The Colchester Selectboard is asking state transportation officials to make additional changes at an intersection that has been the site of two fatal car crashes in less than two years.

Safety improvements have already been made at the intersection of US 2 and Clay Point Road. But in a letter to the Vermont Agency of Transportation, city officials and the selectboard are asking that more be done.

In July, 33-year-old Nicholas Ringuette was killed when a pickup truck headed westbound on US Route 2 left the roadway and hit Ringuette’s truck as he sat at a stop sign on Clay Point Road.

A year earlier, Debra Warner, 64, and her dog were killed in a crash at the same intersection.

After the crash that killed Warner, town officials asked VTrans to lower the speed limit from 55 to 40 and install traffic lights at the intersection.

VTrans agreed to reduce the speed limit to 50, but rejected the request for a traffic light.

“I don’t want to put words in their mouth,” said Bryan Osborne, director of  Colchester Public Works, “but they essentially gave us reasons, or provided justification in their minds, why those things were not warranted or that they could not do those things.”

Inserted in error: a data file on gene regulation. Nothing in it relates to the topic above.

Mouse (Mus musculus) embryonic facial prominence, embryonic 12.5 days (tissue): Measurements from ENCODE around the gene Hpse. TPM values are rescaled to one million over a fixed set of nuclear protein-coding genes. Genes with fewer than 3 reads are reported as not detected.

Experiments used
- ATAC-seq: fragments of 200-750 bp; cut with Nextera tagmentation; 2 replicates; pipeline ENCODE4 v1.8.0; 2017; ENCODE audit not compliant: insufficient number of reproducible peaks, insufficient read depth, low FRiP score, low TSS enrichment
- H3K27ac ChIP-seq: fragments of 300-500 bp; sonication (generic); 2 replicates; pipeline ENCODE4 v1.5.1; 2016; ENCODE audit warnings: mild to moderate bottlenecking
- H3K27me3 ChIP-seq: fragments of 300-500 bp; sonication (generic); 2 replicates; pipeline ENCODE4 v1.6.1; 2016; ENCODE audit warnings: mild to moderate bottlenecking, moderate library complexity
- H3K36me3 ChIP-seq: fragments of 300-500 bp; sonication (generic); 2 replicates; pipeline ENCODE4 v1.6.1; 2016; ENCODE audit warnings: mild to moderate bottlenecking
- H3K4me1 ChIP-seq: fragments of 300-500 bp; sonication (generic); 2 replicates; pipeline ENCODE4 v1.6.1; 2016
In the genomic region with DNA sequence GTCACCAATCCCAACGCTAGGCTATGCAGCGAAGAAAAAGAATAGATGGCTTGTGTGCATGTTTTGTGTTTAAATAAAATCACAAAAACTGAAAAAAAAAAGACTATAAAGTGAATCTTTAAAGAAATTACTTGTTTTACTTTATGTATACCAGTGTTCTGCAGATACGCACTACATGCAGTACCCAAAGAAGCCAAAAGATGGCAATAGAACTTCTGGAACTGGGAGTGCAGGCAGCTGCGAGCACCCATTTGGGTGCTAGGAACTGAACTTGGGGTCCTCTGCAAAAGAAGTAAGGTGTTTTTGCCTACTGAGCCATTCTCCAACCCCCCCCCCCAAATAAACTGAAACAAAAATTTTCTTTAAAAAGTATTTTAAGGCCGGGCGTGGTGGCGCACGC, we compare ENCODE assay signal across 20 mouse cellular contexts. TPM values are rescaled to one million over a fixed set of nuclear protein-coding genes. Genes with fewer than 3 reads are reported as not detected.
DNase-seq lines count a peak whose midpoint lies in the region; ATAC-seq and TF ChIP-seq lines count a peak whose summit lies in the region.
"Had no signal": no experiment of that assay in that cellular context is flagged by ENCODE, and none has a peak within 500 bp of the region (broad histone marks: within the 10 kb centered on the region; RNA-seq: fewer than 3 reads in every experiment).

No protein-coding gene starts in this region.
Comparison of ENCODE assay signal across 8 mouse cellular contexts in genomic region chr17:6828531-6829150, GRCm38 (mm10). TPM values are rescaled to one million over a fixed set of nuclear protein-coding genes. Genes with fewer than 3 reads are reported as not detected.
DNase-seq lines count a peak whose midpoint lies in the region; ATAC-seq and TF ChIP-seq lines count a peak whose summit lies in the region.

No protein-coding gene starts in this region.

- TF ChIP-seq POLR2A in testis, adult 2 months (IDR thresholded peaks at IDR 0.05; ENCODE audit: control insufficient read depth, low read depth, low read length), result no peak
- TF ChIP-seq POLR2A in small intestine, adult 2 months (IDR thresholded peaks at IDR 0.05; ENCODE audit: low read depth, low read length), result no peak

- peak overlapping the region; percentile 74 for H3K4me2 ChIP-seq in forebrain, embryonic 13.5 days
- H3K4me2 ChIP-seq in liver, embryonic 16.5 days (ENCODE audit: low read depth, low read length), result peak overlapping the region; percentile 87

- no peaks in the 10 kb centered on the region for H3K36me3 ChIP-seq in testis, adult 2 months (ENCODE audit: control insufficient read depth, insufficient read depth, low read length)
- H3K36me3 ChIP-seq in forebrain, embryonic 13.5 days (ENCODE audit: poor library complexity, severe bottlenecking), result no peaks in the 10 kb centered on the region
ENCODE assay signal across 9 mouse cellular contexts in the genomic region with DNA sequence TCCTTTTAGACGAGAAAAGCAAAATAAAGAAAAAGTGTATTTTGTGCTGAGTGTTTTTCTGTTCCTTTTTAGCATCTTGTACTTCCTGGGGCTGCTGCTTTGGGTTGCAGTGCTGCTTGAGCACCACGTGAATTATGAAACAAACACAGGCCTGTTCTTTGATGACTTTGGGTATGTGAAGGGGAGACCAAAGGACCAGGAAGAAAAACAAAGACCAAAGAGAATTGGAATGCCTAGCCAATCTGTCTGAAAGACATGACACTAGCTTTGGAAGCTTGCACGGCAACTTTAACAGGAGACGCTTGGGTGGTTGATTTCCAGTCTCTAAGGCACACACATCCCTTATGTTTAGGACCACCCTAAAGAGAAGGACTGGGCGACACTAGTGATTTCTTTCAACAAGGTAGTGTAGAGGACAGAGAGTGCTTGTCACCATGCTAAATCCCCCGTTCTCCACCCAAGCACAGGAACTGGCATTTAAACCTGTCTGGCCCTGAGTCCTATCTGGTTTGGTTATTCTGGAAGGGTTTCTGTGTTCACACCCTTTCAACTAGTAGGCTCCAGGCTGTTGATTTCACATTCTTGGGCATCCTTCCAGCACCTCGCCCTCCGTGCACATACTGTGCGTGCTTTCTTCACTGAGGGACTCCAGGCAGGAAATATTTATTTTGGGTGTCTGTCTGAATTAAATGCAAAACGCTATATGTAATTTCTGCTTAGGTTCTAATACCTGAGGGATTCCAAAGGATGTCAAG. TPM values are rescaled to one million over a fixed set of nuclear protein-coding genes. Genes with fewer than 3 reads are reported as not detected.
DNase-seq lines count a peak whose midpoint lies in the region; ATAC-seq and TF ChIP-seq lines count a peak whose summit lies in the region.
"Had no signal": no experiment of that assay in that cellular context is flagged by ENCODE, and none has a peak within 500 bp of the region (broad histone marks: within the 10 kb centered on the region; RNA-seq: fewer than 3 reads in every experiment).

Now Osborne and Colchester Acting Police Chief Peter Hull are going back to VTrans. On Tuesday, they shared data that they say shows that half of all crashes at US 2 and Clay Point have led to death or injuries.

Town officials are again asking that the speed limit be reduced to 40, as well as suggesting the intersection be changed to a roundabout to slow traffic and eliminate the turn lanes.